Last week, city planners from across the country descended on San Francisco, CA for one of the largest planning conferences of the year – the 2019 National Planning Conference – hosted by the American Planning Association. As an attendee and exhibitor, I wanted to share some of the highlights from the show, along with some of my key learnings.
Learning 1: The Downtown Paradigm Shift
15-20 years ago, one major concern for city planners was rescuing downtown areas. Today, however, this is no longer an issue. Yet due to evolving urban demographics and emerging technology, planners are being presented with a new set of unique challenges and opportunities, which is driving a need to focus once again on how to densify and intensify urban development to meet the needs of residents.
At NPC19, one of the ideas discussed to help city planners think forward came out of parking considerations being addressed in the automotive industry. Specifically, the transition from manual to self-driving vehicles presents an opportunity to densify. Automated vehicles require much less space to self-park. As a result, cities can plan with this in mind to optimize the use of space in parking structures.
Demographics for urban areas are also changing. Singles and couples now dominate downtown areas instead of the traditional household with children. Planners are faced with the challenge to address and anticipate these changes now and in the future.
Learning 2: The Link Between Nature and City Planning (Ecocities)
Moving into the 21st century, planners are seeing trends that could have a significant impact on the day-to-day operations of planning departments everywhere.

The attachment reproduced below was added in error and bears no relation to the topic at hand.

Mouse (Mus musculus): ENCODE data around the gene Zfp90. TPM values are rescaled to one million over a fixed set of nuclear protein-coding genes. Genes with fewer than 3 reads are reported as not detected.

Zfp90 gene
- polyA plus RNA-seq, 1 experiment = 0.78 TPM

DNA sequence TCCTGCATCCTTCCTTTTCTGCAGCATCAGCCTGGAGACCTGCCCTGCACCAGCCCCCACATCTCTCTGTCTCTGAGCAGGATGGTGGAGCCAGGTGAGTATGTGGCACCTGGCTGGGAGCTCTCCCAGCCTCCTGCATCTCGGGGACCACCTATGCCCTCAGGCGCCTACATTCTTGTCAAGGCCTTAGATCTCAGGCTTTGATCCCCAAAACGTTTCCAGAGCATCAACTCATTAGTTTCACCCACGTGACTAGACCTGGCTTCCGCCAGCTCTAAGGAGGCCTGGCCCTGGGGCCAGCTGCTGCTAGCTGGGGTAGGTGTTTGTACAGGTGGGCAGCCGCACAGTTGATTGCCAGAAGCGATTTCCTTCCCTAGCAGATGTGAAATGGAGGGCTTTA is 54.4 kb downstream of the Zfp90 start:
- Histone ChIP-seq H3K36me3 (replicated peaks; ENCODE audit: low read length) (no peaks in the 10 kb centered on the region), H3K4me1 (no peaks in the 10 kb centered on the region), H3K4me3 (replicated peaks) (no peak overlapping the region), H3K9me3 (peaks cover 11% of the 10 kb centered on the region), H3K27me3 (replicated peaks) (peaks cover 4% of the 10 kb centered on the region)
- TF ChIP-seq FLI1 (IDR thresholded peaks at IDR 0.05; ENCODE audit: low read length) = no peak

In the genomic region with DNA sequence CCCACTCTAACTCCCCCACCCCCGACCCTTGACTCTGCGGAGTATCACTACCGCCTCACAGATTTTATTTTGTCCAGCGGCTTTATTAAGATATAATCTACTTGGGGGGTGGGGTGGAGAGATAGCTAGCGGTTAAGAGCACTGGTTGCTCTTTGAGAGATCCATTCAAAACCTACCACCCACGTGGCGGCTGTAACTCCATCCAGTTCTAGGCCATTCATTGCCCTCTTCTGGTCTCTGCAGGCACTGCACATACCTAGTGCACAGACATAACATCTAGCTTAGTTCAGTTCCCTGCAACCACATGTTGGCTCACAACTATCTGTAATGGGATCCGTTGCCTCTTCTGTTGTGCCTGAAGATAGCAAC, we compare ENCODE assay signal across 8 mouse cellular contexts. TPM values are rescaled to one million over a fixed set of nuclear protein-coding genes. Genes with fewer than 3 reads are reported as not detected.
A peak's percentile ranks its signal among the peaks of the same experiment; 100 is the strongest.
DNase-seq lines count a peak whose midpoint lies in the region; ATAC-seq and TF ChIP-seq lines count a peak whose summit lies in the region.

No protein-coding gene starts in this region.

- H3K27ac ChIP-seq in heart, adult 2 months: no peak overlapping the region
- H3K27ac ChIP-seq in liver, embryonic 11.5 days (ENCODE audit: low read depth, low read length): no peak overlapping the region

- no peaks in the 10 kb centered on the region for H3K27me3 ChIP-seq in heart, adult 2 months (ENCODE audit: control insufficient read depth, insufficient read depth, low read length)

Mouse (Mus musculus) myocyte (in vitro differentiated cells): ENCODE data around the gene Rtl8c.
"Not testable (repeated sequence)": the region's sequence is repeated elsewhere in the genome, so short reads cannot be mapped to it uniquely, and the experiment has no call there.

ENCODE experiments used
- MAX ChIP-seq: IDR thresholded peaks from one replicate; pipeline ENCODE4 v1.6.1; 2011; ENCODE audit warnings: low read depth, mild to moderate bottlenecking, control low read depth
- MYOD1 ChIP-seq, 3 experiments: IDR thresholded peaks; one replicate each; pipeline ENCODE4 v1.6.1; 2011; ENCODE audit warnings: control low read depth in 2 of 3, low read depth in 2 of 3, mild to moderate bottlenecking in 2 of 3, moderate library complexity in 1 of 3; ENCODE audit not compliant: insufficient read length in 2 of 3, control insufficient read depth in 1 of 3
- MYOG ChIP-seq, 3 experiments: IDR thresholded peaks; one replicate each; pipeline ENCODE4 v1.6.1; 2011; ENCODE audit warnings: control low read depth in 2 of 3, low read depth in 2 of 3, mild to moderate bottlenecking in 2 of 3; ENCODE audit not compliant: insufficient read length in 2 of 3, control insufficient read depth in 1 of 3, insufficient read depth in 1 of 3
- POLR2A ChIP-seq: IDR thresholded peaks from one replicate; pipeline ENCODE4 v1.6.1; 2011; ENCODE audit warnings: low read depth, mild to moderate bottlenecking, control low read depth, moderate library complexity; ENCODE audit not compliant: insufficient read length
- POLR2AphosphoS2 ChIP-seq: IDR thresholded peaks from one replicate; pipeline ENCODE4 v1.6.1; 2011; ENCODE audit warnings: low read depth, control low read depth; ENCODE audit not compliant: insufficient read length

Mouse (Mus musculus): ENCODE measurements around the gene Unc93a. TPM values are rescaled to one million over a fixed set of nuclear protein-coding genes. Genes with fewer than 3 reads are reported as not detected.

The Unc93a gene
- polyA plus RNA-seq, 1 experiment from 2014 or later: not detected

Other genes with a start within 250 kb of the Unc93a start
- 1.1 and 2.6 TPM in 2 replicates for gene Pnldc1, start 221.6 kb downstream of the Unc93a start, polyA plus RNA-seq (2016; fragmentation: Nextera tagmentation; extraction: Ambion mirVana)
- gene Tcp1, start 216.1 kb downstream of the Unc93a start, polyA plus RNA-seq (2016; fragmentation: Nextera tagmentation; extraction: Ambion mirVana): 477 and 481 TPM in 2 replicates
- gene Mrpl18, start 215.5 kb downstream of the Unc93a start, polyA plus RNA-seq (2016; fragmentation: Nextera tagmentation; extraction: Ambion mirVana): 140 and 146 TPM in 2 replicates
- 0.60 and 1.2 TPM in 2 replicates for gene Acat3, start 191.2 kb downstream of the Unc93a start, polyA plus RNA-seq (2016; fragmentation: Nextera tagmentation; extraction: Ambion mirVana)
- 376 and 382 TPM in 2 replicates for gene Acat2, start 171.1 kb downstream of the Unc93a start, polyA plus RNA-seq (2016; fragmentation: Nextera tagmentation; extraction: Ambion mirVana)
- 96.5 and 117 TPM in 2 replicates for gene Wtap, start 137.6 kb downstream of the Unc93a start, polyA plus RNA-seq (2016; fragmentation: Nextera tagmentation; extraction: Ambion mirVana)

Trend One – Circular Economies
The ability to reuse materials over and over again will change needs in economies from goods to labor, which directly impacts the ways in which planners work. We can expect to see more net zero building construction in which energy sources will need to be incorporated into the landscape planning.
Trend Two – Clean Power
The transition to clean power such as hydro, solar and wind energy is not a new concept. However, the increasing demand for more clean power will influence city demands and requirements looking forward.
Trend Three – Focus on Open Space
Landscape planning has an increasing importance as green space within urban areas is in more demand than ever before. City planners need to consider incorporating anything from natural heritage systems to encompassing things like native plants into their landscape planning that have a large impact on a regions wildlife and inspects.
Learning 3: Zoning Reform
Several U.S. cities are undergoing zoning reforms in which they are adopting both form-based codes and or new conditional zoning regulation. This is helping planners to foster land development to achieve a specific and predictable building outcomes with a lesser focus on land use.
Learning 4: Technology and Planning
Even though planners face challenges associated with the evolving demands of citizens, they also have the resources and technology they need to tackle these issues head on. Pursuits such as incorporating virtual reality into planning and utilizing automated systems like Accela to simplify the planning process are just a few examples of the innovative technologies available planners. If planners can speed turnaround times, perform electronic plan reviews, and leverage automated workflows to issue land use entitlements faster from a single system, then in my opinion, planners don’t need to worry about meeting these new challenges, while helping their communities thrive.